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Prewriting

Prewriting involves setting goals, exploring topics, and beginning to organize ideas. Planning gives students a writing “road map” to follow. Struggling writers tend not to spend enough time planning and organizing their writing. Differentiate instruction by integrating technology. Choose from flexible options and tools that prompt students to generate ideas, organize information, and develop prewriting plans.


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Prewriting includes choosing a topic and identifying a purpose and an audience. Your guidance gives struggling writers the direction they need to begin generating ideas.


Steps:


Step 1: Provide Direct Instruction


  1. Explain that during prewriting, students will develop a plan that includes choosing their genre, narrowing their topic, and assessing their audience and purpose. This allows them to organize, sequence, and expand their ideas prior to writing the first draft.
  2. Encourage brainstorming and mindmapping. Brainstorming helps students recall what they know about a topic. Mindmapping uses a diagram to link those points, ideas, and concepts. Students can use graphic organizers, outlines, or story maps. Use online tools (such as bubbl.us, edistorm.com, Inspiration.com, and spiderscribe.net) for prewriting activities.
    Ways to help students begin brainstorming/mindmapping


    • Have students write down their topic or subject, followed by anything that comes to mind about that topic (without categorizing). Have them keep writing until they can’t think of anything else to write.
    • Have students review all of their points, choose the ones that are most relevant to their topic, and cross off the rest.
    • Create a mindmap that displays the relationships between the ideas, points, and concepts. Students see the “big picture” as well as the details that make up the picture.

  3. Engage students in pre-blogging activities, such as writing lists, free-writing, and uploading student-made videos, podcasts, or drawings using online tools (e.g., KidPix or Crayola Art Studio). Ways to help students begin brainstorming/mindmapping:
    • Have students write down their topic or subject, followed by anything that comes to mind about that topic (without categorizing). Have them keep writing until they can’t think of anything else to write.
    • Have students review all of their points, choose the ones that are most relevant to their topic, and cross off the rest.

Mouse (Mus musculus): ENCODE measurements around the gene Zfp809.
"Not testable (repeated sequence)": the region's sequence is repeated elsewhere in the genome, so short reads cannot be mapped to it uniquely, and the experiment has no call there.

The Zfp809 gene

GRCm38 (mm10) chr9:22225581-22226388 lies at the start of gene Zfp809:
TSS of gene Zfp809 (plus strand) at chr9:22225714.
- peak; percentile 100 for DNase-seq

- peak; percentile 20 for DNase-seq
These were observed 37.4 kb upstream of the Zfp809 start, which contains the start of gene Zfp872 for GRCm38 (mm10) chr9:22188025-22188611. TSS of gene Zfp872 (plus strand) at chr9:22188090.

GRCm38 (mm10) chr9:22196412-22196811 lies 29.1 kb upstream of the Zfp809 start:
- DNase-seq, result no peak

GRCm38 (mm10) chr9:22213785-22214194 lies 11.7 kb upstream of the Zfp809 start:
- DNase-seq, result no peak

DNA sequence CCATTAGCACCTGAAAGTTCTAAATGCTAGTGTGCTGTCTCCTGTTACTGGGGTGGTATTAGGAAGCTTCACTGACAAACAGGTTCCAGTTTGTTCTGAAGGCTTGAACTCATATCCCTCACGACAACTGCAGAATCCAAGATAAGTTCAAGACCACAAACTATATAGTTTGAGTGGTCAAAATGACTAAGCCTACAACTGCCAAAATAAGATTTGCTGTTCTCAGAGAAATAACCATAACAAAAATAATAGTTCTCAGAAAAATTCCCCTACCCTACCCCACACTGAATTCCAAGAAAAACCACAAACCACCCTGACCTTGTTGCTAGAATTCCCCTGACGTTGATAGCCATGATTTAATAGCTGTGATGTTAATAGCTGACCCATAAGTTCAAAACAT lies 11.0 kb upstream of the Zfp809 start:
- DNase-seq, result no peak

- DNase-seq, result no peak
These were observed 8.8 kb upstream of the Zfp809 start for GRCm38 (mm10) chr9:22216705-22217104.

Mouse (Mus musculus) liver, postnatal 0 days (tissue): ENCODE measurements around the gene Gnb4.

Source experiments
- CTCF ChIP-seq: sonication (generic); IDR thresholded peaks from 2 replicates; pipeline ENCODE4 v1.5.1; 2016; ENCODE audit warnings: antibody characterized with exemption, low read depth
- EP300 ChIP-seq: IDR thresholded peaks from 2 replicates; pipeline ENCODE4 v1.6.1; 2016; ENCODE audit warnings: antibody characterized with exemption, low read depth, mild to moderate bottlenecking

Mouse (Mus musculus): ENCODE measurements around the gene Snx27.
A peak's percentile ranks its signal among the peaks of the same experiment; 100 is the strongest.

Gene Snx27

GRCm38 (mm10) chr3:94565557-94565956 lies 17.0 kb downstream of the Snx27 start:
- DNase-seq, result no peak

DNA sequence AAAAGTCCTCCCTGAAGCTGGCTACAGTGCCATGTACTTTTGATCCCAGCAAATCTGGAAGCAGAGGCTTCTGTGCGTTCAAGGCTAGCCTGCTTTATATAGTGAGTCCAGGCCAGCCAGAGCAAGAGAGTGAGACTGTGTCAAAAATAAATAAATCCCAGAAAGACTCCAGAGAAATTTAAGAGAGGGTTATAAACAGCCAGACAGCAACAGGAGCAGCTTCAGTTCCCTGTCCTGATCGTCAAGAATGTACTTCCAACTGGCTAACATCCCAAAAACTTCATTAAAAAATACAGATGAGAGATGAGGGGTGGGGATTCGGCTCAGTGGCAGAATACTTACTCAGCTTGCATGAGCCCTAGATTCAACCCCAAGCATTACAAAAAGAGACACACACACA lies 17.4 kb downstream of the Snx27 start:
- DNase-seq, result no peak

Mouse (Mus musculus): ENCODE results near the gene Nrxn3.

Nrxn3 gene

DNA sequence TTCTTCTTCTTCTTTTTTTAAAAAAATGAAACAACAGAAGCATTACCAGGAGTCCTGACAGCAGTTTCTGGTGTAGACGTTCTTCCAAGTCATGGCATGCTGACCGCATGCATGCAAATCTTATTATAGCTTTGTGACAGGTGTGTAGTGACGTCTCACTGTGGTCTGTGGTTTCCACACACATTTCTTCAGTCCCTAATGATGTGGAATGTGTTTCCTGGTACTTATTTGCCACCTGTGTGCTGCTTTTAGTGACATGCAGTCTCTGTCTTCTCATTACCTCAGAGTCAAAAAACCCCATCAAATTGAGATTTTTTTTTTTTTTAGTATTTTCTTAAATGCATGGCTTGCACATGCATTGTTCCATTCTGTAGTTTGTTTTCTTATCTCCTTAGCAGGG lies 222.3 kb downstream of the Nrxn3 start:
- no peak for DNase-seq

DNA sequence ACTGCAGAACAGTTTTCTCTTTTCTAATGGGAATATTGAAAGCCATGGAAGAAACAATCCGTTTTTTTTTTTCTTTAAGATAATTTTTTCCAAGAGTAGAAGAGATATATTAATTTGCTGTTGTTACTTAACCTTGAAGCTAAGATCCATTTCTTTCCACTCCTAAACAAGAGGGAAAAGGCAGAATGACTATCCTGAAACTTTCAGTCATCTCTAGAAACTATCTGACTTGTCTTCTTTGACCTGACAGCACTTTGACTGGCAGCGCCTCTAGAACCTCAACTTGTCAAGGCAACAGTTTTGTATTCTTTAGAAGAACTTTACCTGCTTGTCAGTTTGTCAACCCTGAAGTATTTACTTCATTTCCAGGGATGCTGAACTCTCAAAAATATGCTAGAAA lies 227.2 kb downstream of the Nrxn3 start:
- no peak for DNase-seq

• Create a mindmap that displays the relationships between the ideas, points, and concepts. Students see the “big picture” as well as the details that make up the picture.

View evidence behind this recommendation


IES Recommendations


Teach students to become fluent with handwriting, spelling, sentence construction, typing, and word processing.


Evidence:
Moderate


Source: IES Practice Guide: Teaching Elementary School Students to Be Effective Writers


Step 2: Help Students Write for a Variety of Purposes


  1. Use the interactive whiteboard and student tablets to demonstrate models, using mentor texts (e.g., published texts, web pages, online newspapers) to introduce a writing genre, identify the characteristics of that genre, and identify the tone and purpose of writing for different audiences. Model a think-aloud strategy to show students how skilled writers create a prewriting plan
  2. Use real-world, authentic scenarios whenever possible to help students relate to genres (see UDL Guideline 7: Provide options for recruiting interest and UDL Checkpoints 8.1: Heighten salience of goals and 8.3: Foster collaboration and communication).
  3. Provide genre-specific prompts to guide students’ thinking about what to include in their prewriting plan (see UDL Checkpoint 8.1: Heighten salience of goals).
    Strategies for authentic scenarios


    • Arrange with another teacher to “Buddy Up” with his/her class so that your students can practice letter writing using a blog or wiki.
    • Have students use safe, protected websites for communicating with children in other states or countries.
    • Have students develop topics for persuasive letters (for example, to the school principal, the PTA, their US Representatives) about an issue that matters to them.

View evidence behind this recommendation


IES Recommendations


Teach students to use the writing process for a variety of purposes.


Evidence:
Strong


Source: IES Practice Guide: Teaching Elementary School Students to Be Effective Writers


Step 3: Engage Students in Ongoing Assessment


  1. Encourage students to begin their digital writing portfolios using platforms such as Google Drive or Evernote, or iPad apps (e.g., Three Ring).
    Creating successful digital portfolios


    • Make sure students understand the differences between digital and print portfolios. Provide direct instruction and models.
    • Help students to set clear goals and purposes; develop clear definitions for the selection of content.
    • Encourage students to include different products, such as text, audio clips, videos, images, web pages, and so on.
    • Help students with the technical aspects, such as customization, adding, text, adding links, and so on.
    • Give students the freedom to demonstrate their creativity by decorating or personalizing their portfolios.

  2. Use guiding questions when you conduct short, informal conferences with students (e.g., How did you choose your topic? Why? Who is your audience? What prewriting strategies are you finding helpful?) (see UDL Guideline 6: Provide options for executive functions).
  3. Show students how to give feedback, even during the prewriting stage, so that both the writer and the peer editor can build skills in sharing information and can end the conference on a positive note (see UDL Checkpoint 8.3: Foster collaboration and communication).


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